Bridge To Europe
Hip new Classical festival goes live at the Barrowland Ballroom, writes KEN WALTON
Fancy a night out at the Glasgow Barrowland? To 1930s’ Glaswegians that would have meant a spot of Lindy Hopping to the latest big band sensation. Fast forward to the 1960s and the associated Bible John murders might have made them think twice. Then came The Clash, Bowie, Franz Ferdinand and Texas, et al. So how come Glasgow’s gritty popular music mecca is the venue this week for the posh punters of the Classical music scene?
Yes, we’re talking high-brow string ensembles from across Europe, spearheaded by our very own Scottish Ensemble, with world premieres, snatches of Mahler, Sibelius and Gabrieli, also in other venues spread around the city. But we’re also talking energy, innovation, DJs, mixed-genre and a genuinely hip abandonment of the stuffiness and formality usually associated with Classical performance.
It’s all part of The Bridge Festival, a European-funded initiative that has brought together four like-minded ensembles – Ensemble Resonanz from Germany, the Trondheim Soloists from Norway, the PLMF Music Trust from Estonia, and the UK’s Scottish Ensemble – to “embed” classical music in “everyday spaces” around Glasgow in a series of events happening between 21 and 24 April that are geared at attracting diverse new audiences, not least the young.
Which is why Thursday’s opening gig, Nachtsmusik, is at the iconic Barrowland. Mahler’s Adagietto (from his Fifth Symphony) is just one of a couple of familiar reference points in a programme otherwise pulsating with challenging new sounds. All four ensembles are involved, launching two world premieres – one by British experimental rock musician and film composer Mica Levi, the other by former frontman of the Estonian progressive rock ensemble In Spe, Erkki-Sven Tüür – and including indie-rock guitarist Jonny Greenwood’s 48 Responses to Polymorphia in dialogue with its muse, Penderecki’s original Polymorphia.
“It’s all about diversity and touching different sound worlds,” explains Jenny Jamison, chief executive of the Scottish Ensemble, which is lead player in this inaugural project for the collaborating groups. “Our advantage is that we can share Classical music in ways some of our larger symphonic peers might not. We’re small and flexible, so we can challenge the boundaries and edges of classical music and take it to different physical spaces.
“Also, a lot of the music featuring in The Bridge is by composers with feet in different genres. That’s again about the openness and porousness of classical music. There are some conventions that are more formal, maybe more difficult for a new listener, but we’re trying to present it in venues and with repertoire that make it easier for any listener to find a way in.”
Not that the SE is new to such genre-bending projects. On Friday evening at the Tramway on Glasgow’s south side they resurrect Anna Meredith’s Anno, first performed there in 2016, for which the composer created her own electro-acoustic response to Vivaldi’s famous Four Seasons, performed live with the original and with graphic illustrations by Meredith’s visual artist sister, Eleanor.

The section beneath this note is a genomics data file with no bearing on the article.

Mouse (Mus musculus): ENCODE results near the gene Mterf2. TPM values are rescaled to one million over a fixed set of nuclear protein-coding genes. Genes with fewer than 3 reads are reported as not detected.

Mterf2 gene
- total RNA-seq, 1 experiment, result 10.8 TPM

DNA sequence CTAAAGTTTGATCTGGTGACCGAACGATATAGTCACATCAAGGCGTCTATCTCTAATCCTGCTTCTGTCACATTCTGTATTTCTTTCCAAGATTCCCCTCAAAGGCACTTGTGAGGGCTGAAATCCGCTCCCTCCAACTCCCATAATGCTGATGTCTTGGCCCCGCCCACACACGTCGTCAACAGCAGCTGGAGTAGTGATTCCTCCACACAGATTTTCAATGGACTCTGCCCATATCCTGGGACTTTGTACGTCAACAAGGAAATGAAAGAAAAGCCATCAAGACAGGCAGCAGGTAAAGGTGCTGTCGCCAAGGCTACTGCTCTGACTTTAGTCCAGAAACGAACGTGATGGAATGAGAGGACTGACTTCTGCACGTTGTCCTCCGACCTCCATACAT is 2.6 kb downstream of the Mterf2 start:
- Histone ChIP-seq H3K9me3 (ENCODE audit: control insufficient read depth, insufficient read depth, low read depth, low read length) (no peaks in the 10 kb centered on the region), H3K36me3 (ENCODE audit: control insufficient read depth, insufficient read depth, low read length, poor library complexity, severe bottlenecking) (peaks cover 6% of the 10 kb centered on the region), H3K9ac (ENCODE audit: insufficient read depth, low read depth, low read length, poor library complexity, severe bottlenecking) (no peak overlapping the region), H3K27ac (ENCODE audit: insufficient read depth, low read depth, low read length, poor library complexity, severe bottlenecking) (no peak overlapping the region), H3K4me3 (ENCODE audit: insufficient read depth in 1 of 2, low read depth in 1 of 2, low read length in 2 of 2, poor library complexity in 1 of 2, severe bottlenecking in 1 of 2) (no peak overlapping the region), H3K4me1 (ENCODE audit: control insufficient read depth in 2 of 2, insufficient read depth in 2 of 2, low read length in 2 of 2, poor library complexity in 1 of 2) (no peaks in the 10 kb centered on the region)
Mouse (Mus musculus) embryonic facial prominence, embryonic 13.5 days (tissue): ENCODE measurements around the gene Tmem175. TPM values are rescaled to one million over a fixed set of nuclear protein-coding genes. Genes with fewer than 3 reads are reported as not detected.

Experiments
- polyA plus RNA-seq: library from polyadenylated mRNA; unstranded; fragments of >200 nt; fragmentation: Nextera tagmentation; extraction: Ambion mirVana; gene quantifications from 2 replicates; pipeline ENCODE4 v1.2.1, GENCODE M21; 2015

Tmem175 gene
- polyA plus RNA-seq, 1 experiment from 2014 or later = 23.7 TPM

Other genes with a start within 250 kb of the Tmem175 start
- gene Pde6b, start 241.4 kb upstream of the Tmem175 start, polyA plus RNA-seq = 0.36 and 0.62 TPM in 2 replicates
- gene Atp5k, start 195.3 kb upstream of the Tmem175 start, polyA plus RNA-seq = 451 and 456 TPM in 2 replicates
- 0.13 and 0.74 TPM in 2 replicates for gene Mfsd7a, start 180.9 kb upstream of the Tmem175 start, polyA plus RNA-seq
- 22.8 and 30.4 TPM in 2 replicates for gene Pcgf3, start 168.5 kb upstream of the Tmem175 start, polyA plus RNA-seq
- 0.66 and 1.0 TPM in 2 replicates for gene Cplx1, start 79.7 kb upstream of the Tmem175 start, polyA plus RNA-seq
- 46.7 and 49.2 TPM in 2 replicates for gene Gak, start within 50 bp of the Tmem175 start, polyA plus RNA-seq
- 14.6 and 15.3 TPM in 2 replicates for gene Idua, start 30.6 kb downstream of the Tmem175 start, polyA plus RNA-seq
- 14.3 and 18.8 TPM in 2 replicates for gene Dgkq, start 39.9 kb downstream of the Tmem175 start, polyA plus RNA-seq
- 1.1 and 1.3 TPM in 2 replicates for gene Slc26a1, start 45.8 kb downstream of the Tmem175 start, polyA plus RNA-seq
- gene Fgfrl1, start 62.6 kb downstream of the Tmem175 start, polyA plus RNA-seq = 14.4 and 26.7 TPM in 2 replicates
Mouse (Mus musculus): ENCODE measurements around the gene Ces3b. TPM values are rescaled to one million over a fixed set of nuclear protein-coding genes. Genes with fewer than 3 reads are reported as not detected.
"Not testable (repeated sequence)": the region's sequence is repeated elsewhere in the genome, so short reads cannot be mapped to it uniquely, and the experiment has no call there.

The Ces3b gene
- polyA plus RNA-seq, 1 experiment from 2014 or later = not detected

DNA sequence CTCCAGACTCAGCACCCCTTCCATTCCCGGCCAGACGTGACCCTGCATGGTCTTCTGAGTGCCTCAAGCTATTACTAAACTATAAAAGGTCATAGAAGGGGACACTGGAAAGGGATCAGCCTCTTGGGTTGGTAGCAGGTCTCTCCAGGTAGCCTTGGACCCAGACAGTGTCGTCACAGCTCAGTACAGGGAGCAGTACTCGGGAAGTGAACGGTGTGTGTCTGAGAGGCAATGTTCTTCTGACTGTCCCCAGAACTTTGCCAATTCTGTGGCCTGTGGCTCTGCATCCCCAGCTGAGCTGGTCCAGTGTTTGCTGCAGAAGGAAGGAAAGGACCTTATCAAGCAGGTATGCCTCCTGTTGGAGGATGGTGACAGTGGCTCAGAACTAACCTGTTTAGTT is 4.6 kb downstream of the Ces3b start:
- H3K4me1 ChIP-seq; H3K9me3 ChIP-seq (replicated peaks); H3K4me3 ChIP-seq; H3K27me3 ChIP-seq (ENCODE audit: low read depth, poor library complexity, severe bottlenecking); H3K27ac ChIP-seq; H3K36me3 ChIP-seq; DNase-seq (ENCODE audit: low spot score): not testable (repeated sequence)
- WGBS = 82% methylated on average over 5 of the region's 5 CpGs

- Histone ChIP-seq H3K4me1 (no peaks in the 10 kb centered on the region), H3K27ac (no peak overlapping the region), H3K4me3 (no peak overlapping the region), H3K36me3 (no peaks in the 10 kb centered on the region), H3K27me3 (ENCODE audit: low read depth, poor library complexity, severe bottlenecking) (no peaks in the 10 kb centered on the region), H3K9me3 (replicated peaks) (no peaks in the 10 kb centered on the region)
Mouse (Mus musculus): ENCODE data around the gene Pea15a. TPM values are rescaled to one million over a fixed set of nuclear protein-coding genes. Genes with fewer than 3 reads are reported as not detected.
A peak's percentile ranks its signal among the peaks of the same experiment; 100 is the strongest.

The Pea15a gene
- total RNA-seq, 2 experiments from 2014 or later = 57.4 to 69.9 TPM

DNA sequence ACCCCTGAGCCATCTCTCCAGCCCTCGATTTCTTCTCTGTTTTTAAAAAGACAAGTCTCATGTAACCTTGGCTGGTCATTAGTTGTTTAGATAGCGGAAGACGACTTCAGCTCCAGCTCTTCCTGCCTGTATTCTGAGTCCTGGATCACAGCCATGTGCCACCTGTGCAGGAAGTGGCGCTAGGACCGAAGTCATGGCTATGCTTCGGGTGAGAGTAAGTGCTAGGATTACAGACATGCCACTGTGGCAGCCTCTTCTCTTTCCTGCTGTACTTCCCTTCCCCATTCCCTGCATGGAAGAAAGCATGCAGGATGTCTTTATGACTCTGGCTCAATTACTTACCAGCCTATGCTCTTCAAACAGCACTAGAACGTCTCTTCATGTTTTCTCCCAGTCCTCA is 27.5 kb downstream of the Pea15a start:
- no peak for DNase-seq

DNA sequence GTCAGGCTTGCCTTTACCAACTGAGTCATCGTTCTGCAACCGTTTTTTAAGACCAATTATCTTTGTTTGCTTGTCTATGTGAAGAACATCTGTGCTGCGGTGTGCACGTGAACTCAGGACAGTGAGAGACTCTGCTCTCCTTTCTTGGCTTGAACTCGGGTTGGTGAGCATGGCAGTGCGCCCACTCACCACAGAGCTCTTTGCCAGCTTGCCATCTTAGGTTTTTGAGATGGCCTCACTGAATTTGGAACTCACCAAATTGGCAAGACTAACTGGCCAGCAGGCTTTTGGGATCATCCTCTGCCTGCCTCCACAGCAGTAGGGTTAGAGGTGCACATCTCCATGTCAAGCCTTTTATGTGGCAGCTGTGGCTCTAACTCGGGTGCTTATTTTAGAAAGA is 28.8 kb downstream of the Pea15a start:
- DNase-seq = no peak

Later on Friday the Ensemble Resonanz presents a “club night” – music ranging from John Cage to Lou Reed – in the informal intimacy of Shawland’s Glad Cafe. For Saturday and Sunday, the locations are former ecclesiastical gems: a more traditional programme in the Mackintosh Church featuring the Trondheim Soloists in Grieg and Sibelius; and a finale by the Ensemble Resonanz, Derya’s Songbook, at the eclectic arts hub St Lukes, performing trans-cultural music inspired by Turkish, Anatolian, Kurdish and Greek songs.
“I guess we’re trying to attract a curious audience,” says Jamison, who sees this first initiative as a welcome panacea to the challenges Brexit has wrought on UK artists in terms of European involvement and interaction. Supported by Creative Europe, The Bridge is a 4-year project enabling its participants to develop new ideas to make Classical music more exciting and inclusive to new audiences.
Twelve audience development events, a summer academy, a bespoke website, and the Glasgow festival itself, are testament to the wider, sustainable goals of the network. “We’re also talking to groups from Sweden, Switzerland and the Czech Republic,” Jamison reveals. In another of the Glasgow events, the PLMF Music Trust teams some of Estonia’s top professionals with a young string quartet from the Tallinn Music High School. Jameson and her European counterparts have also agreed an exchange initiative that will see the professional players feature in reciprocal performance schemes.
Beyond this week’s Glasgow festival, though, are we likely to see The Bridge extended to further parts of Scotland? “Logistics and cost place limitations on how far we can go with that,” she believes. “It’s more likely that, as a network, as a ‘string super orchestra’, we would be open to collaborating with existing festivals, here and across Europe.”
This week is a prototype, and future plans will be formulated on the basis of its success, Jameson says. But already new projects are in the pipeline. “As well as the commissions this week, we’ve commissioned a composer to do a digital youth and amateur access piece which we’ll be launching after the festival to try and connect with young players across the cities we all work in.
“We would also expect our Bridge partners to continue as our principal commissioning partners, resulting in us being able to bring more new work into our own activity here in Scotland.”